Why Grow TPS?
True potato seed…TPS…otherwise known as botanical seed, is an alternative way to grow potatoes for eating, fun, and research.
Not all potato varieties will bloom and set potato berries…seed balls…potato fruits. Those that do are usually open pollinated either by their own pollen or by pollination from other varieties facilitated by insects.
There are lots of advantages of growing potatoes from true seed. TPS does not transmit diseases such as virus, fungus, or bacteria. Tubers, even certified seed potatoes can carry diseases that affect the yield and quality of the potato harvest.
Try planting an acre of potatoes…it takes about 2,000 lbs. of potatoes to plant an acre. Some seed potatoes sell for a premium of $100 per hundred pounds and that would amount to $2,000 for an acre. Couple that with the machinery to plant those tubers…potato growing can be quite expensive. Compare this to TPS…a potato berry may contain 200 seed and 30,000 TPS to produce enough transplants for an acre would weigh less than an ounce.
Many times potatoes for planting from certified seed potatoes are available only for a short window during the Spring. TPS can be sown anytime and in the tropics that is a big plus. TPS can be sown directly in the soil if the temperatures are mild…not too hot nor too cold, or can be sown like tomato seed and transplanted to the field 4 to 8 weeks after sowing. Better yet is to grow the seedlings in shade houses, greenhouses, or sunny porches just to grow the plants long enough to produce mini tubers which may be harvested and planted to the field months later…out of season or within the same season as tuber planted units.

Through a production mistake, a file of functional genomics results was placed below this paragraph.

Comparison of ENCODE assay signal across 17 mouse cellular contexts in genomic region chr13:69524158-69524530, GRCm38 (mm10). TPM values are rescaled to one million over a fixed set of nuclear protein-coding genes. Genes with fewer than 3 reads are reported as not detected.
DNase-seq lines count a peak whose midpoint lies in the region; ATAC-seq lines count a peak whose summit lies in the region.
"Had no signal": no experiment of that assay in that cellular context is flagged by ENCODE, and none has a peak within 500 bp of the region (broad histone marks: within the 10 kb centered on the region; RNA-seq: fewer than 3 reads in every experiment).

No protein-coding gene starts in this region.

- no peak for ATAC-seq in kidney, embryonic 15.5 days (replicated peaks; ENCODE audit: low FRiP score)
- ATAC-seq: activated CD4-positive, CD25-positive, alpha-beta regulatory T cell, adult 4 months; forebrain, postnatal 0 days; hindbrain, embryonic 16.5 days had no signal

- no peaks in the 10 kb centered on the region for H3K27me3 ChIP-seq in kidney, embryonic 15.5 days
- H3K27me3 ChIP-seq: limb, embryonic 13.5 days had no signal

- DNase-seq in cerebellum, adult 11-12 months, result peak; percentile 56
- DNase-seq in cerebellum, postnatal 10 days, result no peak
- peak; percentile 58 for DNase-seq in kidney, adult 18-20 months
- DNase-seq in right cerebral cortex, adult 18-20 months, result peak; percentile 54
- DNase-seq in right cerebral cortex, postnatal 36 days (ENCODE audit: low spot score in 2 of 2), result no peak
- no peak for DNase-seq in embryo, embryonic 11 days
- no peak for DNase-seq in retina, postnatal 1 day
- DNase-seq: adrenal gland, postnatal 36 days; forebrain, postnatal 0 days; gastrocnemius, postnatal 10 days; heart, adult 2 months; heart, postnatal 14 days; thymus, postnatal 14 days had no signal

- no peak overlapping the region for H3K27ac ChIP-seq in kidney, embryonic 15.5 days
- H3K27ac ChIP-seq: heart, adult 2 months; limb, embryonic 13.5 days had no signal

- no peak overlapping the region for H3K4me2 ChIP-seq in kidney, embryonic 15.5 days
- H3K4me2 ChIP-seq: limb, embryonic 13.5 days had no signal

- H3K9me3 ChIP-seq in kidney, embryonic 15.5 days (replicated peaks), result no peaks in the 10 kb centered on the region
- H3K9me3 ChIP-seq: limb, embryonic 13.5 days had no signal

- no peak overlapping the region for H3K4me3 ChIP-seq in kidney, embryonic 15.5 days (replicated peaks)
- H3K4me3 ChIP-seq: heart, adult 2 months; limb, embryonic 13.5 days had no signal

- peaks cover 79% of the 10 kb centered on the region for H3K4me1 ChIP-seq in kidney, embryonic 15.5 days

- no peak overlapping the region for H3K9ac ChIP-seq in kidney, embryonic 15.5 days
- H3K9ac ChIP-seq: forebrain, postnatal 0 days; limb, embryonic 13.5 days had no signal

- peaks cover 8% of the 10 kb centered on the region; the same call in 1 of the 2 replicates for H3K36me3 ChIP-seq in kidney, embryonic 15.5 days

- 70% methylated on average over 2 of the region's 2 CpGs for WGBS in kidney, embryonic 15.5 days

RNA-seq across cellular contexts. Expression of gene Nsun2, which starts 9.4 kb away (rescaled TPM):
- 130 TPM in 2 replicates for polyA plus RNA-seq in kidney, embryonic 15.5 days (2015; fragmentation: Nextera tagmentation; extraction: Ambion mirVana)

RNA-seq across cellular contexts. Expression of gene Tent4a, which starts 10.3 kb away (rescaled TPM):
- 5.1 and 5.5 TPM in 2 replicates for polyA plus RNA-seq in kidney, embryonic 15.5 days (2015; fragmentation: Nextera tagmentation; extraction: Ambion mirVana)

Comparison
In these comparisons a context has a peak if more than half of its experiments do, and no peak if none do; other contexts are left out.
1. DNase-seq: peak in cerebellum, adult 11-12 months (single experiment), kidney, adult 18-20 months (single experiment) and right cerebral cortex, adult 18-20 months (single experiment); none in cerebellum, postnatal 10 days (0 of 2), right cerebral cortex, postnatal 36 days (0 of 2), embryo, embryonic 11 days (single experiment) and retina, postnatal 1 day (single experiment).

I like to grow seedling potato plants in the nursery beds or trays. It is quite easy to produce 75 mini tubers per square foot of area. Those tubers may be selected for type, color, etc., and grown out as a food crop…or selected hills saved to replant the following season.
It seems that transplants to the garden takes less time in the ground to produce a crop. Less weed competition too.
Many professionals in TPS like to use lines that produce very uniform tuber progenies that are the same color…usually white or light yellow. Seldom do these professionals want wide diversity in the TPS lines like I do. There is such a splendid potential for really great potatoes to be had from TPS…super colors, super flavors, and super qualities too numerous to mention. I take heritage potatoes from all over the world to use in making TPS either by OP methods or controlled crosses. Therefore if one wants a Russian variety …I have TPS for a number of varieties…same for land races from Peru, and continued breeding and re-crossing creates germplasm that builds up disease tolerance to local problems like late blight and frost resistance. I maintain thousands of breeding lines of potatoes and stockpile the TPS that lasts for many years.
TPS is something so fun for me, I have been playing around with it for 60 years. I hope to make more diversity available than would ever be said for just tuber lines alone. I hope others will want to save TPS from their own lines produced from TPS to continue the cycle of potato breeding and enjoy many meals using their own proprietary varieties. Each TPS seed is a unique individual…potentially a new variety.
My potato pedigree records look like something out of Ancestry.com…showing ancestral lines going back twenty generations. One of the varieties I am proud to use is the Lumper variety…from two hundred years ago and eaten by the Irish until the blight wiped out the harvest during the late blight epidemic of the mid 1800’s. I brought it back to life with crosses to late blight resistant lines and added extra flavor to boot. Breeding potatoes is more of an art than a science.
So if someone asks you why save TPS…just say back, “Why Not?”